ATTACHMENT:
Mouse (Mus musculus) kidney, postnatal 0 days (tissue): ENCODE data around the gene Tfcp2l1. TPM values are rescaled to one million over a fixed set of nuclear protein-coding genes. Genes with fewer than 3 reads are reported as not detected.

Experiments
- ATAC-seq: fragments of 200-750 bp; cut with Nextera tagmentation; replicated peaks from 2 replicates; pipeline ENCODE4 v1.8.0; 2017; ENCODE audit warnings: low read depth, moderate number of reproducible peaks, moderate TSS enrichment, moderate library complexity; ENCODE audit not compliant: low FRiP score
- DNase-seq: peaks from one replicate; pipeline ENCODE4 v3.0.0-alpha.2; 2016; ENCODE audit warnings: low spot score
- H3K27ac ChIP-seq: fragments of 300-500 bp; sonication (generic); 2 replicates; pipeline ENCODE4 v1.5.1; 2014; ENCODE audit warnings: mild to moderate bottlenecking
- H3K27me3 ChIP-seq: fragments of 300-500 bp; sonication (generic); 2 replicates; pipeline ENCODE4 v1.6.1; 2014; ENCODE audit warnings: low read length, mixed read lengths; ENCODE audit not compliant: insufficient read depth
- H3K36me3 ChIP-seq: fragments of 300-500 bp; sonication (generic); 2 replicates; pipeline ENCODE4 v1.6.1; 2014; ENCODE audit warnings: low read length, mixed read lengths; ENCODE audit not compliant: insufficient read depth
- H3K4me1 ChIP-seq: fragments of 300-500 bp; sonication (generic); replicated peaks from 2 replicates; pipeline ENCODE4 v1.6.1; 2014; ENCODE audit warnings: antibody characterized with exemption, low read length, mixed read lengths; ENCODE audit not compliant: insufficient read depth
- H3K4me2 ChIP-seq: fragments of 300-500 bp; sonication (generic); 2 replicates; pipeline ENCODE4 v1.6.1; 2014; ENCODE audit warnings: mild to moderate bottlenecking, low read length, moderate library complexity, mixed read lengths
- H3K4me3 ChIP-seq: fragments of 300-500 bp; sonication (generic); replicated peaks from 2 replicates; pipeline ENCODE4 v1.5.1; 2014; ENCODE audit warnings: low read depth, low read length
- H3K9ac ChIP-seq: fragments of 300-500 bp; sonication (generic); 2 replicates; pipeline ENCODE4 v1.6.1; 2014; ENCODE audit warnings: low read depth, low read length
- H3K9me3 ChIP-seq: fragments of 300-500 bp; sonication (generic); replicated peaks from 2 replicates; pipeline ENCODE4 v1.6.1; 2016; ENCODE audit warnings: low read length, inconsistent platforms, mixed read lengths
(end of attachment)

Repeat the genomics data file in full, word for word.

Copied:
Mouse (Mus musculus) kidney, postnatal 0 days (tissue): ENCODE data around the gene Tfcp2l1. TPM values are rescaled to one million over a fixed set of nuclear protein-coding genes. Genes with fewer than 3 reads are reported as not detected.

Experiments
- ATAC-seq: fragments of 200-750 bp; cut with Nextera tagmentation; replicated peaks from 2 replicates; pipeline ENCODE4 v1.8.0; 2017; ENCODE audit warnings: low read depth, moderate number of reproducible peaks, moderate TSS enrichment, moderate library complexity; ENCODE audit not compliant: low FRiP score
- DNase-seq: peaks from one replicate; pipeline ENCODE4 v3.0.0-alpha.2; 2016; ENCODE audit warnings: low spot score
- H3K27ac ChIP-seq: fragments of 300-500 bp; sonication (generic); 2 replicates; pipeline ENCODE4 v1.5.1; 2014; ENCODE audit warnings: mild to moderate bottlenecking
- H3K27me3 ChIP-seq: fragments of 300-500 bp; sonication (generic); 2 replicates; pipeline ENCODE4 v1.6.1; 2014; ENCODE audit warnings: low read length, mixed read lengths; ENCODE audit not compliant: insufficient read depth
- H3K36me3 ChIP-seq: fragments of 300-500 bp; sonication (generic); 2 replicates; pipeline ENCODE4 v1.6.1; 2014; ENCODE audit warnings: low read length, mixed read lengths; ENCODE audit not compliant: insufficient read depth
- H3K4me1 ChIP-seq: fragments of 300-500 bp; sonication (generic); replicated peaks from 2 replicates; pipeline ENCODE4 v1.6.1; 2014; ENCODE audit warnings: antibody characterized with exemption, low read length, mixed read lengths; ENCODE audit not compliant: insufficient read depth
- H3K4me2 ChIP-seq: fragments of 300-500 bp; sonication (generic); 2 replicates; pipeline ENCODE4 v1.6.1; 2014; ENCODE audit warnings: mild to moderate bottlenecking, low read length, moderate library complexity, mixed read lengths
- H3K4me3 ChIP-seq: fragments of 300-500 bp; sonication (generic); replicated peaks from 2 replicates; pipeline ENCODE4 v1.5.1; 2014; ENCODE audit warnings: low read depth, low read length
- H3K9ac ChIP-seq: fragments of 300-500 bp; sonication (generic); 2 replicates; pipeline ENCODE4 v1.6.1; 2014; ENCODE audit warnings: low read depth, low read length
- H3K9me3 ChIP-seq: fragments of 300-500 bp; sonication (generic); replicated peaks from 2 replicates; pipeline ENCODE4 v1.6.1; 2016; ENCODE audit warnings: low read length, inconsistent platforms, mixed read lengths